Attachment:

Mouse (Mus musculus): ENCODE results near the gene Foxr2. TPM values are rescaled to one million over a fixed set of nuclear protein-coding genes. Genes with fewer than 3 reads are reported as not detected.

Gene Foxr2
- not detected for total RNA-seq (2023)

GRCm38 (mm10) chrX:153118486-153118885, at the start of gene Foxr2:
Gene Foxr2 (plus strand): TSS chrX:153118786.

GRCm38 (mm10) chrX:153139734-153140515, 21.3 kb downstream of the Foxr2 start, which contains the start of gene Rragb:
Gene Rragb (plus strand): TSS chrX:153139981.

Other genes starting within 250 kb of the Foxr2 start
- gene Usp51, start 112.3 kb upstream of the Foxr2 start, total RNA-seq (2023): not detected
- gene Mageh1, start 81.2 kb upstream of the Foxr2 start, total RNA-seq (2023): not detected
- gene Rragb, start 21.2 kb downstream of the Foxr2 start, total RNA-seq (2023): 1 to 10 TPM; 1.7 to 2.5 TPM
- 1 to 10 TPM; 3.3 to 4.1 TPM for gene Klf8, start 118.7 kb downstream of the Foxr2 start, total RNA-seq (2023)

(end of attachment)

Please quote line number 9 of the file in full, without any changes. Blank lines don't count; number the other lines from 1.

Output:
- gene Usp51, start 112.3 kb upstream of the Foxr2 start, total RNA-seq (2023): not detected